Signs and symptoms of Marek disease can be tricky. Chickens may show little to no signs of illness when infected with the virus. Some subtle signs of illness may include decreased growth rates and egg production or even only depression just before death. For more information on subtle signs of illness in birds, you can find our (hopefully) helpful article here.
A more obvious sign of Marek disease in chickens is paralysis. The virus may affect the nerves causing them to swell and eventually lead to paralysis, especially in the legs. Other body parts may be affected as well. Some chickens may have a milder form of paralysis called ataxia (incoordination, abnormal movements like a toddler walking).
Death may occur as a result of paralysis as it may prevent their ability to reach food and water. Additional signs and symptoms that may be difficult to find without the help of your trusted veterinarian are visceral lymphoma (cancerous tumors inside the body) and skin leukosis (enlarged feather follicles). Some infected chickens may show one or more signs, while others may have no symptoms yet still spread the disease within your flock.
- Most common signs of Marek disease
- Paralysis (partial to full)
- Paralysis might be one sided or symmetrical (e.g. both legs)
- Ataxia (toddler-walking) or full paralysis of a limb, lameness, torticollis (twisted neck position), and/or drooping wings
- Lymphoma in the eye(s)
- Gray iris(es) aka Gray eye, Cat’s eye, or Pearl eye
- Partial or total blindness
- Lymphoma in the skin
- Enlarged feather follicles
- Internal tumors
- Paralysis (partial to full)
If your chickens are showing any of the signs or symptoms listed above, please contact your trusted avian veterinarian or use our Find A Vet tool. To make a diagnosis of Marek Disease, your veterinarian will likely gather background information on your sick chicken and/or flock including age and vaccination records, perform a thorough physical exam, and may request to run some diagnostic tests. In the unfortunate event that you lose one of your chickens and your trusted veterinarian suspects Marek disease, he/she may recommend performing a necropsy (dissection of a dead animal to determine cause of death) to obtain a conclusive diagnosis. Confirmation of Marek’s Disease will be important to protect the rest of your flock. Having copies of records on hand for your veterinarian will be tremendously helpful in making an accurate diagnosis as there are other diseases that can have similar signs and symptoms.
How to Prevent Marek’s Disease in Your Flock
Currently, there is no cure or effective treatment for Marek’s Disease; therefore, prevention is the best medicine for your flock! There are two pillars to a Marek’s Disease prevention program. The first is to habitually follow good biosecurity practices. The second pillar is to consistently follow an effective vaccination program.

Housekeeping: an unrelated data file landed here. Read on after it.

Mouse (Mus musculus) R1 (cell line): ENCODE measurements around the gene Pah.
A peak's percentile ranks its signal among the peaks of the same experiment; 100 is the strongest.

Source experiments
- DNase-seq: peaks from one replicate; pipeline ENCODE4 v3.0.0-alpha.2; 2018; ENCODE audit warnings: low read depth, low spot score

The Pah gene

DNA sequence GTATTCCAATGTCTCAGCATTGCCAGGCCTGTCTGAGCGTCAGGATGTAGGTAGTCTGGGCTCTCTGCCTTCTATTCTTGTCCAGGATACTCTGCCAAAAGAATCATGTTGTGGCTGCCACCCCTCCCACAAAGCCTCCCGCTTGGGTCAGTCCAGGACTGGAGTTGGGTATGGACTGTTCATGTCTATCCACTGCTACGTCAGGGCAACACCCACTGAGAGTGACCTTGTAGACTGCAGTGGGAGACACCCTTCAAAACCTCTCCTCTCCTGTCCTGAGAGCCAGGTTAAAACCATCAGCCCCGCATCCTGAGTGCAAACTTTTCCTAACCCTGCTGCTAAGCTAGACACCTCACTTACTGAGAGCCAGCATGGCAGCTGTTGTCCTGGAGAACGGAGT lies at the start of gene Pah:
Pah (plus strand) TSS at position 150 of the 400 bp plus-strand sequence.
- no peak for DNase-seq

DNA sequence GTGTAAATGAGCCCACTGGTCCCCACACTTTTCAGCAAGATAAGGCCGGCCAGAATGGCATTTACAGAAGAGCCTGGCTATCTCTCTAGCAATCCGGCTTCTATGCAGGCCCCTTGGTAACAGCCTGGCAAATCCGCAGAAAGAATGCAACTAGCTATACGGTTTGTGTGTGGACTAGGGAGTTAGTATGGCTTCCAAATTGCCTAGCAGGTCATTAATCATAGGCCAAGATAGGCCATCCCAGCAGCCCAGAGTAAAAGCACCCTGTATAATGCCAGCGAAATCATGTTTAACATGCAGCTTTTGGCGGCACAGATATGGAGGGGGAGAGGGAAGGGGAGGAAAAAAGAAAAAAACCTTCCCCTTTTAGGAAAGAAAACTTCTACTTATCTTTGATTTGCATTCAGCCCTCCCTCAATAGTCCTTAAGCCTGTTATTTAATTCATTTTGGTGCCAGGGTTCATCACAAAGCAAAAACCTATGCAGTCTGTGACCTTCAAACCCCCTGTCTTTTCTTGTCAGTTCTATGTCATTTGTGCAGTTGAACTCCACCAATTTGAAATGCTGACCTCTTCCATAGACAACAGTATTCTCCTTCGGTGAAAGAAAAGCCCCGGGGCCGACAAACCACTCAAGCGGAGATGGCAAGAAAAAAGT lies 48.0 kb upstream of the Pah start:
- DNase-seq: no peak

Please refer to our disease prevention tab here for more information on what biosecurity is and how you can achieve the best practices in protecting your beloved flock.
In addition to practicing good biosecurity, vaccination against the Marek’s Disease virus is the most common method for prevention and control of this disease. The most widely used vaccines include the following:
- Turkey herpesvirus (HVT), naturally avirulent (non-harmful)
- SB-1 or 301B/1, naturally avirulent (non-harmful)
- Rispens (CVI988)
Vaccines must be administered on the day the chicks hatch or in ovo (embryo inside the egg) during egg incubation in order to be most effective. For a good explanation of which vaccines to use and how to properly use them please follow this link. With proper handling of vaccine during transport, storage and administration effectiveness is typically over 90%. Since the start of vaccine use, Marek’s Disease outbreaks have significantly decreased. Many of our readers will likely be purchasing through a hatchery or feed store, so be sure to ask about the vaccination status of the birds you would like to purchase in order to avoid future heartache.
- Marek disease is a highly contagious, devastating, and global disease of poultry that may lead to tumors and/or nerve enlargement leading to paralysis (particularly in the legs) and to pre-mature death.
- Your veterinarian can make a reasonable diagnosis based on the information provided (including vaccination records), signs and symptoms, and testing.
- Prevention is the best protection. Vaccines are protective if given by day one and should be used in combination with good biosecurity measures.